You mentioned how Utd treated you there. Can you shed any light on that? 

I could have you here all night, Jimmy. I will just tell you one story very quickly. For instance, I was asking other players at the club in my last season, ‘has the boss had you in about a new contract?’. Some said to me, ‘yeah, yeah. He had me in three months ago.’ They were told they weren’t getting a new contract but they would be given as many games as possible in the Reserves to put them in the shop window. With me, I had to go knock on his door three weeks before the end of the season. Only then was I told that I wasn’t getting another contract. I asked ‘why did you not tell me like you told everyone else?’. Ferguson starting blabbering on saying, ‘oh, your knee is not good enough’. People may now understand why I was so bitter when I left. I was at United for nearly six years and I ruined my career with them. They didn’t help me at all.

We have spoke about the tough times at Utd but what would you say was your best moment?

I can’t look back and say I had a great career but obviously those six weeks playing for the first-team were great. In particular, that game against Arsenal which was live on ITV at the time. That is probably my best moment, to be honest.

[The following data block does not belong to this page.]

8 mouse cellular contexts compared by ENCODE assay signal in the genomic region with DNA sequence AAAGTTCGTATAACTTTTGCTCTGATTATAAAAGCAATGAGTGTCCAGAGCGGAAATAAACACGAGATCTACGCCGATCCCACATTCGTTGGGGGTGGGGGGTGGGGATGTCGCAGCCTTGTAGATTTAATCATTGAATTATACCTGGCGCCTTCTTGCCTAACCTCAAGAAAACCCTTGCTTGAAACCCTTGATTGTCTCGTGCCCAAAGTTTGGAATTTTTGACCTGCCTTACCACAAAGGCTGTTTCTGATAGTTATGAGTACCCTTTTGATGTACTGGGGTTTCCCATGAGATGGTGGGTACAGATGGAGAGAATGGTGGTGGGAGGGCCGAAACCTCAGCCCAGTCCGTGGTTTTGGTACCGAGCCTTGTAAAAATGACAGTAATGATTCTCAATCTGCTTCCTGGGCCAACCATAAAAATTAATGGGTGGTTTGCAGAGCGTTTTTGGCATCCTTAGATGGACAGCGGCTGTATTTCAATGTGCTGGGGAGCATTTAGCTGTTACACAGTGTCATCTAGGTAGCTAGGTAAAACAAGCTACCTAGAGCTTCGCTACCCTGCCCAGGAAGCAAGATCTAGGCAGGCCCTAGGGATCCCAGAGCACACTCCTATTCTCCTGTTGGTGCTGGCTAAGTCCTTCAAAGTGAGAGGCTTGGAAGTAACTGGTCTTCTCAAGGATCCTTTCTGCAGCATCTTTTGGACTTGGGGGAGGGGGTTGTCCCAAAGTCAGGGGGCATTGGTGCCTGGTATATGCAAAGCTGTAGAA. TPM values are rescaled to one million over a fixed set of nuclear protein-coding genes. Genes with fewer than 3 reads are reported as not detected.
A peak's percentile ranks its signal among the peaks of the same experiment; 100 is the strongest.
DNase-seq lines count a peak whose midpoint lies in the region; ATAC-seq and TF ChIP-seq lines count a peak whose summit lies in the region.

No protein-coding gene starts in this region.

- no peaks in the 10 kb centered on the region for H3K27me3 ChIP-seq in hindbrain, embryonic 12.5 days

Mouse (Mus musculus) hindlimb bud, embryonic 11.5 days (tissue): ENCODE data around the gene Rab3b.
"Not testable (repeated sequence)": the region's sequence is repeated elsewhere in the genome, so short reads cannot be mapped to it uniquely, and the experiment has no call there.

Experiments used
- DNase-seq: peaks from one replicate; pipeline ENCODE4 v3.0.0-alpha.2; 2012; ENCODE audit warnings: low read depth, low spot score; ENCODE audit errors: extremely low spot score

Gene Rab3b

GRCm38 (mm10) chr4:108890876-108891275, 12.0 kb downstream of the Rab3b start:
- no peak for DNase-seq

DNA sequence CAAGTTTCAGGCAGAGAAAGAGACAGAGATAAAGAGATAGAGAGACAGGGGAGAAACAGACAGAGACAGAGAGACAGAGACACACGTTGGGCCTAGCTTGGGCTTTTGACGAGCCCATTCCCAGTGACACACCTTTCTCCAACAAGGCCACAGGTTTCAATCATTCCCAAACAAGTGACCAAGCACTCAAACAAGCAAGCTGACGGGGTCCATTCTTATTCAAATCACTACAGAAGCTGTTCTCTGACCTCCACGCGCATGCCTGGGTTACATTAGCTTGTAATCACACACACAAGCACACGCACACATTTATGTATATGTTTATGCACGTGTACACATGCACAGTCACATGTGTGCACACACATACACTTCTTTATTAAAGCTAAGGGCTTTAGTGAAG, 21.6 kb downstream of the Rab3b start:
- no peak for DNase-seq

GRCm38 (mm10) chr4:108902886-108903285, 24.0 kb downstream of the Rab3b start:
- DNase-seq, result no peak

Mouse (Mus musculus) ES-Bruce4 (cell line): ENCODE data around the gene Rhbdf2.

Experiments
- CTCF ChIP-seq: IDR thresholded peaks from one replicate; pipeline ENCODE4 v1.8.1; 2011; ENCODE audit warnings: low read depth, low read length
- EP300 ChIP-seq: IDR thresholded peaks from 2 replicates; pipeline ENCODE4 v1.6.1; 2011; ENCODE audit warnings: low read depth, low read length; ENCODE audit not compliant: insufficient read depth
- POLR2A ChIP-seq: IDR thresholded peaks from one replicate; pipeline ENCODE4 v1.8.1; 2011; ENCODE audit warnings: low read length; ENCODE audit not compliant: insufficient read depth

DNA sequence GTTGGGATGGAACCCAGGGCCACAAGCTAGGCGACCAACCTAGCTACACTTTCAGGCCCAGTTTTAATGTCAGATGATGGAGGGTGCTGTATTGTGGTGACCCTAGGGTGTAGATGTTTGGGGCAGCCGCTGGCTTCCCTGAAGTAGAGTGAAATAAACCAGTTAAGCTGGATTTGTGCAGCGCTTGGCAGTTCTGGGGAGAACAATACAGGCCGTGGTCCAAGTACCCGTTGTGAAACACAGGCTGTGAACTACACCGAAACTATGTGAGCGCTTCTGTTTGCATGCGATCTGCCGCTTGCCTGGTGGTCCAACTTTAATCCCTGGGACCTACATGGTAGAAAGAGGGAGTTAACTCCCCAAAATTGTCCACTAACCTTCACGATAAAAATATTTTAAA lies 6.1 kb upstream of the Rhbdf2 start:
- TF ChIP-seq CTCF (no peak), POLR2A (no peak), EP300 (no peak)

In terms of young footballers who are coming through now, what advice would you give them to deal with the pressure of the modern game?

The thing is now that there is so much money involved in the game and there are people that haven’t played a game for the first-team but are on 30k or 40k a week. That is not going to do them any good so it doesn’t really matter what I say. The old cliché is put your head down and give 110%. However, the money involved now means that they players are made for life before they have even played a game. When I was at the club, I was on £200 a week but I think that is why we were grounded. When I went to United, there were great players. Really great players. However, the thing is they were all decent and humble human beings. Not like the pre-Madonnas nowadays!

In contrast, do you have any advice for those who don’t quite make it in the game?

I just hope they don’t go through what I went through. What advice is there? What I would say is while you are at a club, make sure you study and make sure you have got a plan B. I didn’t have a plan B and maybe that was stupid of me. When things are going well, you don’t think anything is going to go wrong. I think that is what I would say to a young footballer. To be honest, there are some people who do think outside the box but I bet that % is pretty low. Unfortunately, I wasn’t one of them.